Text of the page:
Vasan Bala and the cast of ‘Spotlight’, led by Harshvardhan Kapoor, Akansha Ranjan and Chandan Roy Sanyal, decode the layered drama about the magic and madness of movies
In Vasan Bala’s Spotlight, part of the Netflix anthology adapted from Satyajit Ray’s short stories, a popular actor, Vikram Arora, played by Harshvardhan Kapoor, is crippled with artistic insecurity despite his career being on an upswing. His professional anxieties get progressively worse when the hotel that he’s staying at is pretty much hijacked by a religious leader, Didi (Radhika Madan), who commands outsized influence on politicians, business leaders, film producers and the general populace. In the course of the film, Kapoor’s character must come to terms with the limitations of movie stardom and the realisation that between cinema and religion, two factions that enjoy a colossal hold over the Indian psyche, religion will always trump the former.
While the film has an undercurrent of dark commentary, the treatment itself is lighthearted and Bala, who earlier directed the festival darling Mard Ko Dard Nahi Hota, peppers the narrative with a variety of inside jokes. For instance, Kapoor’s manager, played by an astute Chandan Roy Sanyal, takes a dig at Inlaks, a housing society in Mumbai’s Versova, known for aspiring actors who are yet to break through, as well as Scrumptious, an eatery nearby largely frequented by the same crowd. In the film’s context, Sanyal’s dig is at the star who’s refusing a lucrative part that will bring in the money, the suggestion being that if he doesn’t take the gig, he may have to go back to the life of a ‘struggler.’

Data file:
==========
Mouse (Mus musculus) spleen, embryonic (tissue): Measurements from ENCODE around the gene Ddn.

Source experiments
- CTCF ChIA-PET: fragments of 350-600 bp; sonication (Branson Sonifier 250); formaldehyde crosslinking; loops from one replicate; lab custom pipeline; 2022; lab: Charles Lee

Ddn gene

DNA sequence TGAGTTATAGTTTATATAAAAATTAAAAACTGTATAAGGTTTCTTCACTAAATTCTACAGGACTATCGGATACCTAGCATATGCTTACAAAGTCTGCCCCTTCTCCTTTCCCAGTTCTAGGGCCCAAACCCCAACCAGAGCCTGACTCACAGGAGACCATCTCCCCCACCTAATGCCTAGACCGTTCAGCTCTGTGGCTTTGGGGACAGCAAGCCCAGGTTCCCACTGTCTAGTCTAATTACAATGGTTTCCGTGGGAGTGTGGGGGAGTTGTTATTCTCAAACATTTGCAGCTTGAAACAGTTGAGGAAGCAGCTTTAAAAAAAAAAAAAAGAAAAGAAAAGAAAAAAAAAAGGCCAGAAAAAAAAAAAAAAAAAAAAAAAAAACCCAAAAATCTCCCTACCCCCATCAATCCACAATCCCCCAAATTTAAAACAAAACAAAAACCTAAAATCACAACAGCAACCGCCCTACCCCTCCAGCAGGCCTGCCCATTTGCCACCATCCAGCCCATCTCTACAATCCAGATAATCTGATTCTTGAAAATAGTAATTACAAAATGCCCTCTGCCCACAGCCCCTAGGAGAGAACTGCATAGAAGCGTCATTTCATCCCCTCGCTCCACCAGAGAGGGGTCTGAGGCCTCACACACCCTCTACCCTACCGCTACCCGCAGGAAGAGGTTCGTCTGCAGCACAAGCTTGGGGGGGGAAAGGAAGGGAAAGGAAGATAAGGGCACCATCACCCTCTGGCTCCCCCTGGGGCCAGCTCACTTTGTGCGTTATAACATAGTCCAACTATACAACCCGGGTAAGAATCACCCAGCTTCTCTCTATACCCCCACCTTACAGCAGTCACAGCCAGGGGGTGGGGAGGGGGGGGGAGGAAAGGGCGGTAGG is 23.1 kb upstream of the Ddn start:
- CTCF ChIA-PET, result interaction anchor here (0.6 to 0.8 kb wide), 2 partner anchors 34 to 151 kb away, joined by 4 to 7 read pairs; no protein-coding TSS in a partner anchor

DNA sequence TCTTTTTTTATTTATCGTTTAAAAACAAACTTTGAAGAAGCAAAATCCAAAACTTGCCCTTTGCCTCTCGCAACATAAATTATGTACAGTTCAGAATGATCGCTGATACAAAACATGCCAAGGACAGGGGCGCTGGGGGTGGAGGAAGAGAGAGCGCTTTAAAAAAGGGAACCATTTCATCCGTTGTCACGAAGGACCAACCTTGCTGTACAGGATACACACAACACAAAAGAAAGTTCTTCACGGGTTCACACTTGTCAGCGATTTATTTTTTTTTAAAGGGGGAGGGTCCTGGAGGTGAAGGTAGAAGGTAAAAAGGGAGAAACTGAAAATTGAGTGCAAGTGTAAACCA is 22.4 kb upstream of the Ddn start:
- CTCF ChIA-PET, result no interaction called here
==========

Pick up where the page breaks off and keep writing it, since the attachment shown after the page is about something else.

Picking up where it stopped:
“It was a line improvised by Chandan,” Bala, whose last film too was seeped in cinephilia, says over a Zoom call. “All the cinephilia is almost like a personal trip for me. If nobody finds out (the references) it’s fine, the story will still hold on its own.” Which it does, except it’s a much more joyful experience once the jokes are understood. Kapoor, who plays an actor grappling with stardom, says that he was thrilled to have that experience, as it’s something that has, so far, eluded him in real life.